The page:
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Effects of the Pandemic on Children and Caregivers
Has the pandemic upset your sense of identity, leaving you afraid and unsure what you’re supposed to do?
Some people are affected more than others. Those struggling with poverty, lack of technology, poor health, disability, language barriers, and unstable social situations are among those hardest hit. And children. Education, the key to personal and societal advancement, is in shambles. Students who were already in need of special attention are now more vulnerable than ever.
Disoriented with their own disrupted lives, anxious parents – often single parents – are challenged how to effectively cope with their children’s educational and social needs. Sonya Thomas, Executive Director for a community group that focuses on black parents, sadly comments that “We almost need a disaster plan for education.”
How People Learn
Have you ever tried to train a cat, dog, horse, or bird? Children are very much like animal species in that way, each one an individual. Visual learning includes observing scenes and actions as well as experiencing visual reinforcement after initially comprehending a relationship or skill. Who performs the action has an impact, depending on how the student feels about the one doing the demonstrating.
For many, learning improves with data presented orally or accompanied by sound effects. Scientists as well as individuals attest to the positive and negative effects of music on human engagement. Imagine playing games with no cheers or balloon bursts!
Other students need to shadow an expert performing a task before they themselves try it. Some students like to “just do it” to break through their apprehension. They get the hands-on feel of the task first before integrating individualized constructive review.
Finally, most prefer a combination of methods to reinforce learning in a multi sensorial fashion. Studies on optimum learning involve additional factors such as time of day, comfort, freedom to move about for bathroom and exercise breaks, room temperature, noise level, aesthetic appeal of the learning environment, the degree of solitude or presence of companions, and the individual student’s emotional state.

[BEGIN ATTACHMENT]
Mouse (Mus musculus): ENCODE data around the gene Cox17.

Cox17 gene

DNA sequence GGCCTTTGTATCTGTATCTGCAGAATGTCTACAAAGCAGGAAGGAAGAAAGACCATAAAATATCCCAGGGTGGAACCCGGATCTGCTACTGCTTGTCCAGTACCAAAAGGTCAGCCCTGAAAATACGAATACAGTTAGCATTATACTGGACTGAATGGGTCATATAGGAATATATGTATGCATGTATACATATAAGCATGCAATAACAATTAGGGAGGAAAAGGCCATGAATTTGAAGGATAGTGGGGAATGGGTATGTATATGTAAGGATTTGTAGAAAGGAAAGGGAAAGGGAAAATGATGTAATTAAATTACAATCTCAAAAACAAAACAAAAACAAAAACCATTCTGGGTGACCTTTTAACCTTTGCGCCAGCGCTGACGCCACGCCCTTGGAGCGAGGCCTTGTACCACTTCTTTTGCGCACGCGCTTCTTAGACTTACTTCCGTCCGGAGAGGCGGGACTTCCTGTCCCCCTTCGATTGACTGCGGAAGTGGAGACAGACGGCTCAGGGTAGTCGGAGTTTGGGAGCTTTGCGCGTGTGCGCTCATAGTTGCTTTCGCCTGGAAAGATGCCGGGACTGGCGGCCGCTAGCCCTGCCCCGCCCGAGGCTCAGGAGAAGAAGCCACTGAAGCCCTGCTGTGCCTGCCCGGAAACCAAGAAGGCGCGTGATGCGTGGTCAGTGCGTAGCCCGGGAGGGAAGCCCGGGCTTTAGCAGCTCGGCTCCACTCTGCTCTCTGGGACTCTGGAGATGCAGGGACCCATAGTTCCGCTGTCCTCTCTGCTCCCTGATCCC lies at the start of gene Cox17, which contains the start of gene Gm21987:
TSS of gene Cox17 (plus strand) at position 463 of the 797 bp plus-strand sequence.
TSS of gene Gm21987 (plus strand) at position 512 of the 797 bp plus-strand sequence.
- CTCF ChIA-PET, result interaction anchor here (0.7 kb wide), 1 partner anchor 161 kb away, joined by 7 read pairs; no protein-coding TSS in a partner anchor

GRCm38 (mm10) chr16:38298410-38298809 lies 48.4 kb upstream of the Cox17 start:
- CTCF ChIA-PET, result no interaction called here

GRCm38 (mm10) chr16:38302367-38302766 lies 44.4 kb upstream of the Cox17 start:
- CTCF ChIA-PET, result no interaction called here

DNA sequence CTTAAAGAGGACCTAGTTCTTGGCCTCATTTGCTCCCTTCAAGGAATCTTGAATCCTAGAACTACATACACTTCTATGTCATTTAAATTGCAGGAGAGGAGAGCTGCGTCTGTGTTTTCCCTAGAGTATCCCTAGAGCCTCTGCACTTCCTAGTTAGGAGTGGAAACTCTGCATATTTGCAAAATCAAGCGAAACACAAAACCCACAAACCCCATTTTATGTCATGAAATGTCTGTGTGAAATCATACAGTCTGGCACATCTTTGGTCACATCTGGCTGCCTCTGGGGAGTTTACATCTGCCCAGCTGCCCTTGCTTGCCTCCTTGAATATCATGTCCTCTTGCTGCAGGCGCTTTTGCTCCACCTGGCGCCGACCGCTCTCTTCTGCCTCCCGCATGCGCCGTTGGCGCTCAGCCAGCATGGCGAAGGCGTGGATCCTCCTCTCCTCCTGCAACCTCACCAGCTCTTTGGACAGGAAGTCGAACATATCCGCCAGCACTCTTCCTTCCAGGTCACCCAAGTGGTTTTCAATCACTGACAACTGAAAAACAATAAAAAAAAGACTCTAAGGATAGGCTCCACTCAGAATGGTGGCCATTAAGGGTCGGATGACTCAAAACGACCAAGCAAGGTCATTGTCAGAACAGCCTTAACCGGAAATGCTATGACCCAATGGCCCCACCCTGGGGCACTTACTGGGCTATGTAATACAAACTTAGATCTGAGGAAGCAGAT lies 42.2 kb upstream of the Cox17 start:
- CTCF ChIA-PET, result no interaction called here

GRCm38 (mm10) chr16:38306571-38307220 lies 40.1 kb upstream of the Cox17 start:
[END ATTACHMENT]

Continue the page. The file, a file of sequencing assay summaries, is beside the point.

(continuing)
Barriers to Learning
Think back on a dreaded visit with your healthcare provider to hear test results. Your emotions deafened much of the talking. Your mind raced as it struggled to grasp possible consequences. When you walked outside later, how much did you actually remember? How often did you refer back to the paperwork? This example demonstrates many barriers to learning. Being an adult, though, you’re aware of your options: you can drive to the library, search online, and contact other people.
If you’re a child, however, you’re basically dependent on your caregiver. If your caregiver is hostile, impaired, absent, isolated, transportation-impaired, or computer-illiterate, then your ability to learn is choked. Children are not miniature adults. Significant barriers to childhood learning include the following:
- Low self-esteem
- Home situations such as poverty, another family member’s chronic health condition, substance abuse, mental illness, domestic violence, disregard for the value of education, military deployment, foster care or adoption, separation or divorce, or death
- Social situations such as cyberbullying, racial discrimination, or high neighborhood crime rates
Challenges With Virtual Schooling
Virtual learning is a helpful supplement to in-person learning but presents many problems when it is the only learning option. For many months, not enough data was available to analyze. Disturbing reports are now showing that thousands of students are falling behind or not even showing up. Almost half of all low-income parents don’t have or use computers. Many have old devices or lack high-speed internet.